When campuses went dark at the start of the pandemic, so did the University of the Arts’ Caplan Recital Hall in Philadelphia. But after 18 months of online classes and solo practicing, Caplan returned as a performance magnet for the jazz studies program. This wide-ranging compilation includes material recorded during UArts’ 2022 graduate and undergrad spring recital series.
The opener, Wes Montgomery’s “Four on Six,” is the first of two contributions from the 17-piece Z Big Band. It’s a fine feature for guitarist Matt Kahn, underscored by horn-section doubling and counterpoint. The undergraduate ensemble returns later with its take on Hoagy Carmichael’s “Skylark,” featuring trumpeter Ian Livingston’s soaring extended horn solo. Rich ensemble passages abound on both tracks, which were arranged by Alan Baylock, who directs the University of North Texas One O’Clock Lab Band.
Livingston’s solo chops are also showcased on the session’s lone duo piece, a romp through Bud Powell’s bebop classic “Celia” that teams the trumpeter with faculty member Tony Micelli on vibes. Ravi Seenarine handles vocals, soprano sax, drums, turntables, and other instruments for his layered take on Jacob Collier’s “Do You Feel Love / Outro.” This otherworldly sonic adventure blends a variety of textures and moods, with mentor Collier adding prerecorded background vocals.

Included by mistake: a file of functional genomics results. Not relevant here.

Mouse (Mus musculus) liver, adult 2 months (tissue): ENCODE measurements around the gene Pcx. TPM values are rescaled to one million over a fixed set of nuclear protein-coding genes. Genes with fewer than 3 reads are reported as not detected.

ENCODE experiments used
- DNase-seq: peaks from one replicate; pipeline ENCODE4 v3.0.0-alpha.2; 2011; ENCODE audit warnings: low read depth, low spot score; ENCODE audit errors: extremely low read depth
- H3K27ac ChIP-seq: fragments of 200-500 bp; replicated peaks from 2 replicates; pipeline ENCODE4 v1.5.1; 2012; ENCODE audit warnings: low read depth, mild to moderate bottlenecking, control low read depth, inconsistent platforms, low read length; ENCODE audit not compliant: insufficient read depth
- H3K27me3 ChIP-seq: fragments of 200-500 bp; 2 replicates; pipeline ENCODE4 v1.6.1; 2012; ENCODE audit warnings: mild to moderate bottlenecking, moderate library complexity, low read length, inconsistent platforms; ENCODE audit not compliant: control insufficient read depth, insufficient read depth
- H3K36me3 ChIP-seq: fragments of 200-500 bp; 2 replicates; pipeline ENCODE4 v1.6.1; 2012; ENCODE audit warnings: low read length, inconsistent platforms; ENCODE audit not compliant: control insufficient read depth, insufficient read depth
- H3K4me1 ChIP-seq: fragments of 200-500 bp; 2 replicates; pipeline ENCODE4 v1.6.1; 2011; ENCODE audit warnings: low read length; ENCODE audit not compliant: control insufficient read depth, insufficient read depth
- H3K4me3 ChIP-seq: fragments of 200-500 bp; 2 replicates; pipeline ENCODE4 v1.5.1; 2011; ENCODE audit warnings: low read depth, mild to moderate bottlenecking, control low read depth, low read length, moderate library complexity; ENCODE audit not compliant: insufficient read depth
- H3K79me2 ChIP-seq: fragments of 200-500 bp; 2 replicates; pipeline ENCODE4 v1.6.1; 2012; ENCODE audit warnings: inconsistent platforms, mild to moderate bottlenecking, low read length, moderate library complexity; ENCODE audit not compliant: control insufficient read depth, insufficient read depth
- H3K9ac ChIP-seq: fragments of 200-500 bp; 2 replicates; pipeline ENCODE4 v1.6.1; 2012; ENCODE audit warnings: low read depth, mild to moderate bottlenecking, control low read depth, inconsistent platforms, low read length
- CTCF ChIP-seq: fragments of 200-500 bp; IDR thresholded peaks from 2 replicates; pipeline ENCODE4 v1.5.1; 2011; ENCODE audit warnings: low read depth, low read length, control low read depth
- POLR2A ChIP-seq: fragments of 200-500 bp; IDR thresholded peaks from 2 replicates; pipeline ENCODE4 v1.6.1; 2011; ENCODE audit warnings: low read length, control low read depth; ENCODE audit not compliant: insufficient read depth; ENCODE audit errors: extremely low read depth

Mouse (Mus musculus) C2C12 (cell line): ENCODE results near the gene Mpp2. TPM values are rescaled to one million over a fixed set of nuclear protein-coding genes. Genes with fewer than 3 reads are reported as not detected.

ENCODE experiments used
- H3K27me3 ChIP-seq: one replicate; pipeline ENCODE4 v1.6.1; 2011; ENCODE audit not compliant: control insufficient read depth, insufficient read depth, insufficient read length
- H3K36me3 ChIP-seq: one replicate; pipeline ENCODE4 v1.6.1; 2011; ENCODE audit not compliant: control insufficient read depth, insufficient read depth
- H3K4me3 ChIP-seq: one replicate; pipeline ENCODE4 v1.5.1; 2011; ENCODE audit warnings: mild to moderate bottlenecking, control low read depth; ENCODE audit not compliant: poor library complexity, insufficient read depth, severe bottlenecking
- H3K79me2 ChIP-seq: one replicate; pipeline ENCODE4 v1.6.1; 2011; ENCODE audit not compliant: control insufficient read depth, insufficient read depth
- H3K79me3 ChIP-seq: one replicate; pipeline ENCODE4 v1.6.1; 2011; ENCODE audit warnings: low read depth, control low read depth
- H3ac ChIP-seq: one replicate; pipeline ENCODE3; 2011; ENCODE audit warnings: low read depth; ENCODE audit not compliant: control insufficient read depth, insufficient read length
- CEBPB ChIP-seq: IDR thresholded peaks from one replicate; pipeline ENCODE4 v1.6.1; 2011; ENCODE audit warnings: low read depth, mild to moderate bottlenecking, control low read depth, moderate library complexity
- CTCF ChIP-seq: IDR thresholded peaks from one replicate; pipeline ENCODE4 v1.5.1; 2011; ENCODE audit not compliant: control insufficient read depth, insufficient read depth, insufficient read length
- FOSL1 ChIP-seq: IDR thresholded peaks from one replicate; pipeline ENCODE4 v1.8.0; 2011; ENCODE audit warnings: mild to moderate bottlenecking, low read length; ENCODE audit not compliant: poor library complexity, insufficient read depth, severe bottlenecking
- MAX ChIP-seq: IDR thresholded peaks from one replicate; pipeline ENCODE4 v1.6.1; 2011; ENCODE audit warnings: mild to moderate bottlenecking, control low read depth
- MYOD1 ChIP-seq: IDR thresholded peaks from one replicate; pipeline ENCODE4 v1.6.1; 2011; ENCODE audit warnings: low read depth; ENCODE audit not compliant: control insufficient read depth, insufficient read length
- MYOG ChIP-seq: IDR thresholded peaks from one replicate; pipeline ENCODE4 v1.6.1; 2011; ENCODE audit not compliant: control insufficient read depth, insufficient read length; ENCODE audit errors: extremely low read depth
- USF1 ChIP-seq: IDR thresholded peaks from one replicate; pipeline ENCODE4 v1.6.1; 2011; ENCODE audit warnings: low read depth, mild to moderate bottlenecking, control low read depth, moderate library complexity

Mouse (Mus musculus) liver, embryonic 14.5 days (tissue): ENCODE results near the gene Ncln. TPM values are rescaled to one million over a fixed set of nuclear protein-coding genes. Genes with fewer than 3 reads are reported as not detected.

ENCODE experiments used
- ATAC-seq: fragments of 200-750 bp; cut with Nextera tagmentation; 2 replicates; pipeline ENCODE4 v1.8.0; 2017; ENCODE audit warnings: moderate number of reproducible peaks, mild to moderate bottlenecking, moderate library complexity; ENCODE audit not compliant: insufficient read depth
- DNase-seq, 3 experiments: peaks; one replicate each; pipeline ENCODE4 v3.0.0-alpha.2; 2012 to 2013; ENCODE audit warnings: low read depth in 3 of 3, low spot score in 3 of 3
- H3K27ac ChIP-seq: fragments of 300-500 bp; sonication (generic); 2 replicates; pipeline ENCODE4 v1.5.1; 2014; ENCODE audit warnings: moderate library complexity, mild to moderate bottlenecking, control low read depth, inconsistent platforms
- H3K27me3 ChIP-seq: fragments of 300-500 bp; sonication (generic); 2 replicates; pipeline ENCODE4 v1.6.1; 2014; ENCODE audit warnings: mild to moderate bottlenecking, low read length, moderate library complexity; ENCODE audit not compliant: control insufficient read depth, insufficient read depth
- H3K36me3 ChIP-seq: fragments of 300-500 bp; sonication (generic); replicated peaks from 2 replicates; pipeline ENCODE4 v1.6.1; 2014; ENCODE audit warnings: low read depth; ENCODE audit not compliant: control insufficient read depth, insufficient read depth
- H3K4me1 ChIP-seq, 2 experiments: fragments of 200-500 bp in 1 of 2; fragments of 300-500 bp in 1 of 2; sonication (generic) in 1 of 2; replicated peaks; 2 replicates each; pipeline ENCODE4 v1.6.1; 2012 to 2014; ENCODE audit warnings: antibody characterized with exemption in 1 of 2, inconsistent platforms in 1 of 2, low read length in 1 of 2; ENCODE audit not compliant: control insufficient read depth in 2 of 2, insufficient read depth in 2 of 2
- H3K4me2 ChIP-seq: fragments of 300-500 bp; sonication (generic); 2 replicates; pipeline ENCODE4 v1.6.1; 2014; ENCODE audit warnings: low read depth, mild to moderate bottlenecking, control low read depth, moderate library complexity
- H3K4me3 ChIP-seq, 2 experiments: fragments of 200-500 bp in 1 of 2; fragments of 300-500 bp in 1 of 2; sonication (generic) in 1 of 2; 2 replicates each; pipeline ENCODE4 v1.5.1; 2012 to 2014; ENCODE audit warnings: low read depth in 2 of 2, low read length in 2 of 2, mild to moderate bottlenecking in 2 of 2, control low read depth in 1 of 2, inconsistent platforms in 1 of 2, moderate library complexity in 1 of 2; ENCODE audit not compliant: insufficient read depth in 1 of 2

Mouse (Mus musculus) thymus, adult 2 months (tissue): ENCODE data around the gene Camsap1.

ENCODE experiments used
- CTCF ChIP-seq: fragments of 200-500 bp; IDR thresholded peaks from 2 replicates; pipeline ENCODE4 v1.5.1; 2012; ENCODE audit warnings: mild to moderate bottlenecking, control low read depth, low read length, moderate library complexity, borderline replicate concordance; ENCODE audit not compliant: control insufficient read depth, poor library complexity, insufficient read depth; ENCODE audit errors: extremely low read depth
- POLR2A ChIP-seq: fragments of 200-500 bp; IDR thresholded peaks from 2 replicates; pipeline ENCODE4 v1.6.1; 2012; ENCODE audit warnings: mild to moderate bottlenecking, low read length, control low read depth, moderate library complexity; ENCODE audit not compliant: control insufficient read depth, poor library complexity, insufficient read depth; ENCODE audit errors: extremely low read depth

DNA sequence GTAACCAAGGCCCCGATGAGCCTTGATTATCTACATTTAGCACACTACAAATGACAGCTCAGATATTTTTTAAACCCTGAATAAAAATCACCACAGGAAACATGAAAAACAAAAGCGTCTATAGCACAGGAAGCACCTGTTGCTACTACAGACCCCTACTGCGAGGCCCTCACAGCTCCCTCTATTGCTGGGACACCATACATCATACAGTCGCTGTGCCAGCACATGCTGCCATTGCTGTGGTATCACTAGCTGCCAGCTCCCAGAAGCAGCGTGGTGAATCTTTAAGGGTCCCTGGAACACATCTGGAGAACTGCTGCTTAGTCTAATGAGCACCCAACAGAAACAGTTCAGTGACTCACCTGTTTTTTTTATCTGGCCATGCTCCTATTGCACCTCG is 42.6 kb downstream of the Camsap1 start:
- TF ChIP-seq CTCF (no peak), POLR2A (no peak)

Pat Metheny’s composition “Timeline” showcases Abel Aranda’s nimble, thoughtful guitar artistry, which includes both lush and spitfire melodic lines. Pianist Lonell Johnson adds a complementary solo on this quartet piece. Bassist Dan McCain and drummer Jack Judge complete the rhythm section. It sure swings.
Faculty member Dave Allen’s teasing composition “Real and Imagined” is an extended feature for alumnus Jonah Christian on guitar, with Seenarine adding a tenor-sax solo. Drummer Satchel Schwartz sets the blistering pace. Singer Lauren Lark brings fellow grad student Aranda and several alumni and UArts former faculty to explore her gritty original “Poly Blues.” She’s featured on both wordless and lyric vocals that weave through and ride over soloing by Jamal Jones on flugelhorn and Randy Kapralick on trombone.
“Doors Open,” composed by faculty member Mark Allen, features the 10-member Transfusion Ensemble. It opens with an extended teasing bass solo from Zach Guise, then builds in intensity. Guitarist Noah Uy and pianist Johnson add a pensive feel leading into alto and tenor sax solos by Robert Rutigliano and Seenarine, respectively. The ensemble horn work by this more contemporary undergrad unit is very fine. The project winds down with a quartet take on Joel Frahm’s “Short Rack,” a frisky blues feature for alto saxophonist Andrew Harker.